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    The Short answer is use what you already have. If it's just an overnighter you will get an idea of what will work and what won't, so heavier gear shouldn't ruin one night. The possible exception of the half shelter (shudder)...you could get by with a cheapish tent if cost is an issue. The Colman stove is great if weight is not a factor...depends on if you are heating water for dehydrated meals (I'd go with an alcohol stove for cost and weight) or actually cooking food from scratch (Coleman or other gas/butane stove for more heat and extended burn time).

    I like camping with a hammock and tarp a lot...if there are trees for support.

    If you absolutely know for sure that touring and camping is your passion...get the best you can afford.

    After the overnighter you will have better ideas about what to take and what to leave behind...exactly what earlier explorers/settlers did upon setting out. The first night was spent closer in to civilization so equipment could be tested and adjustments made before fully committing themselves to the wilderness.
    Most backpackers and cyclists find that they carried more than they used.
    Last edited by Jtgyk; 01-12-10 at 02:31 PM. Reason: spelling and punctuation (arrgh!)
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  19. #19
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    I am just ready to get my first tour over with already. There are just so many options and suggestions of different stoves, tents, etc. I am still trying to really decide which ones to go with. Today while I was working, I am now considering making a Nishiki Carribo I have my touring bike. It is a mountain bike, but its been converted to a hybrid style. What would be the suggestion on using that instead of my trek road bike like I originally planned on using.
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  20. #20
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    How easy is it to put racks, fat tires and fenders on the Trek? Which bike are you more comfortable on? Do you prefer drop bars or straight bars? Can you fit panniers on the Trek without your heels hitting the panniers? Lots of people turn old steel framed, rigid (no suspension) mountain bikes into tourers and have a great time with them, it's all a question of which bike you would rather spend all day riding for a few days at a time.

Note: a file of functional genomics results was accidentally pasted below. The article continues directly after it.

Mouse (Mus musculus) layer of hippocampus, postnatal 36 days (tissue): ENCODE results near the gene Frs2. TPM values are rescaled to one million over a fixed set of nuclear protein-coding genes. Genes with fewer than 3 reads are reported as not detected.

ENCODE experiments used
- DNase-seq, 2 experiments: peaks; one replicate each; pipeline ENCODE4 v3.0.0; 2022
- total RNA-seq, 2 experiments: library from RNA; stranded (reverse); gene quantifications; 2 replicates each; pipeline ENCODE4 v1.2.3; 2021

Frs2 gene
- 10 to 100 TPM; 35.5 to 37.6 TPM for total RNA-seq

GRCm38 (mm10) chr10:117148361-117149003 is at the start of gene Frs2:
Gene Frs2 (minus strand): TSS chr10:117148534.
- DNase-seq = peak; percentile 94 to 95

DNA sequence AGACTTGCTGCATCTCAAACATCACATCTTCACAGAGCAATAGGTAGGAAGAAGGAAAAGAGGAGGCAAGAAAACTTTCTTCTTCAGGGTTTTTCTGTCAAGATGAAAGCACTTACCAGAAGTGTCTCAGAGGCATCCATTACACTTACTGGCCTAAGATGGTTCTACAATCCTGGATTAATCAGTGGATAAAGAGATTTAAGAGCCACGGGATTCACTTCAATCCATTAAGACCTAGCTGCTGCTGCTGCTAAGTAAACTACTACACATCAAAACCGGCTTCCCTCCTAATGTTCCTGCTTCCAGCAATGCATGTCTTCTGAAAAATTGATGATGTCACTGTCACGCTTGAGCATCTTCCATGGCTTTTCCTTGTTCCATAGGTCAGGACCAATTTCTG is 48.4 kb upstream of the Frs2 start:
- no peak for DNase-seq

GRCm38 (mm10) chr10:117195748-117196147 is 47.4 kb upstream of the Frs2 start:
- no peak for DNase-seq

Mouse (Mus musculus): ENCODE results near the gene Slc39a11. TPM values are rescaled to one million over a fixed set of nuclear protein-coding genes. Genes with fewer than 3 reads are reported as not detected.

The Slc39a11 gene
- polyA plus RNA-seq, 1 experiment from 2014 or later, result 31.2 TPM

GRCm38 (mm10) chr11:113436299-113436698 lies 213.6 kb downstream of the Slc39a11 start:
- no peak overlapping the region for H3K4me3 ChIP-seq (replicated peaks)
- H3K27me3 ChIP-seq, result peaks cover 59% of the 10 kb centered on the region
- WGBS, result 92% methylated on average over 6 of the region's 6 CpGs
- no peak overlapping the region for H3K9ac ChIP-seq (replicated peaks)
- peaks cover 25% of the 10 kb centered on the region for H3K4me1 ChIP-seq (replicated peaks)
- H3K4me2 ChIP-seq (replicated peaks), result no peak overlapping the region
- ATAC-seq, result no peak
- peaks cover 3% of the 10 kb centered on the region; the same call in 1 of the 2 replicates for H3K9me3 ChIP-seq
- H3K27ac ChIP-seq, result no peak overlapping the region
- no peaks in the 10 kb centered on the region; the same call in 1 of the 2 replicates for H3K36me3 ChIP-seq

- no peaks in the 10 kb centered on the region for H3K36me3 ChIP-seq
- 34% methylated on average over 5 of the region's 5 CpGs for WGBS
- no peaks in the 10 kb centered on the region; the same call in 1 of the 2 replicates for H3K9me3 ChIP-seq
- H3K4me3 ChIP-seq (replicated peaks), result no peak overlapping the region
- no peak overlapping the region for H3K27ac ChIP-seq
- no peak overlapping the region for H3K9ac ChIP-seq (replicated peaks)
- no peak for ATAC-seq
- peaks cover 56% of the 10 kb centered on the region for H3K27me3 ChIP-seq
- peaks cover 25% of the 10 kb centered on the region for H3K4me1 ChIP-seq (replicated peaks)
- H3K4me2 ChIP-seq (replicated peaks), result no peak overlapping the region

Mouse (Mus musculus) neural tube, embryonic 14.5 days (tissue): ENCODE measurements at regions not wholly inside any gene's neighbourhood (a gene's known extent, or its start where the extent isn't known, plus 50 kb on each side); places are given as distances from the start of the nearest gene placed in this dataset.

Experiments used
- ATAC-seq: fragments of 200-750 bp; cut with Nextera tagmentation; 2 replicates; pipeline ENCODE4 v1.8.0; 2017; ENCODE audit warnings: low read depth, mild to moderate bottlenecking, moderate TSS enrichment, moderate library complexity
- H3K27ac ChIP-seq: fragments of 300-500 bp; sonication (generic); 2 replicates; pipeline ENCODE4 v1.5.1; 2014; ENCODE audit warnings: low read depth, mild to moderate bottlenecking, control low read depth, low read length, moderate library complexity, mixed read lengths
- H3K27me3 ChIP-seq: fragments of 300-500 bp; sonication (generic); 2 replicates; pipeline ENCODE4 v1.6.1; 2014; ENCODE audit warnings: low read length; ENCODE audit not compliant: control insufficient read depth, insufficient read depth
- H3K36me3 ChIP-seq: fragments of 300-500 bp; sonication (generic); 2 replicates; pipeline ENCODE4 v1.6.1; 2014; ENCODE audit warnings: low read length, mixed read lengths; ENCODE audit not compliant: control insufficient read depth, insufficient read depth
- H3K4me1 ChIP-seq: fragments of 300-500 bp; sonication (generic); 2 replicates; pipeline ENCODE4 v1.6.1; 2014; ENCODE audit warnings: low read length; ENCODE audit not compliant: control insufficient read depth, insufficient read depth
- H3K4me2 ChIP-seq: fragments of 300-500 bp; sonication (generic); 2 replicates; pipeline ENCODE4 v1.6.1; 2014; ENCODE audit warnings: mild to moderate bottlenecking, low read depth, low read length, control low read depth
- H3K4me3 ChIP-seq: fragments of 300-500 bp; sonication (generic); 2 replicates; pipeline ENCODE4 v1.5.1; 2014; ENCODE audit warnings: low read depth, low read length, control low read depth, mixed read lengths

21. #21
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    The Trek has 27 x1 1/4 tires on it, and I have built a rear rack for panniers for it. I am comfortable on that bike, but one downside to it is the triple on the front. It has a 28-45-50 on it, which I love but I am not sure how Ill do with it on a tour. I like the Nishiki, and I modified it tonight, took a set of drop bars off another bike, and threw it on it. Since it had thumb shifters I took them and put them at the end of bars so its like bar end shifters. Yeah its negro rigged, but I took what I have and Im making it work. I am working on getting the Nishiki where its real confortable for me to ride on longer trips.
    It is not about the destination. It is about the journey getting there.
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  22. #22
    Senior Member Doug64's Avatar
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    A lot of good info in the above posts. For a short tour use what you have. I have used a number of "road bikes" even for longer tours. The picture below is a 3 week ride with full camping equipment (my wife also carried some) on a Trek road bike. I don't remeber what the gear weighed, but it was pretty light. On this trip the bike had a 50/42/30 crankset, but I put on an 11-34rear casette. It worked OK for the terrain we encountered.

    I vote with the rest of the folks who have ever spent time in shelter halves-- try something else, anything else, even an inexpensive single walled Wal Mart special. I did some of my first tours with a little green pup tent made out that platic tarp material. Back in the 70's it cost about $19.95, but it was all I could afford and I had some great times!

    A comment about the Eureka Timberline. It is a great tent. Mine finally gave up the ghost after 30 years! I took the 4 person ( about 10 pounds) version on a bike trip with my son. It was the only other tent I had at that time, besides the "litttle green" one, with room for two people.



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    I've used a stove like the Coleman being considered by the OP. It's biggest drawback is that it has to be stored in your backpack or pannier with the fuel in it unless you run it dry every time you use it. It's far better to have a stove that draws the fuel from a bottle or canister as it burns the fuel. Those bottles or canisters are a lot less likely to leak fuel than that stove tank.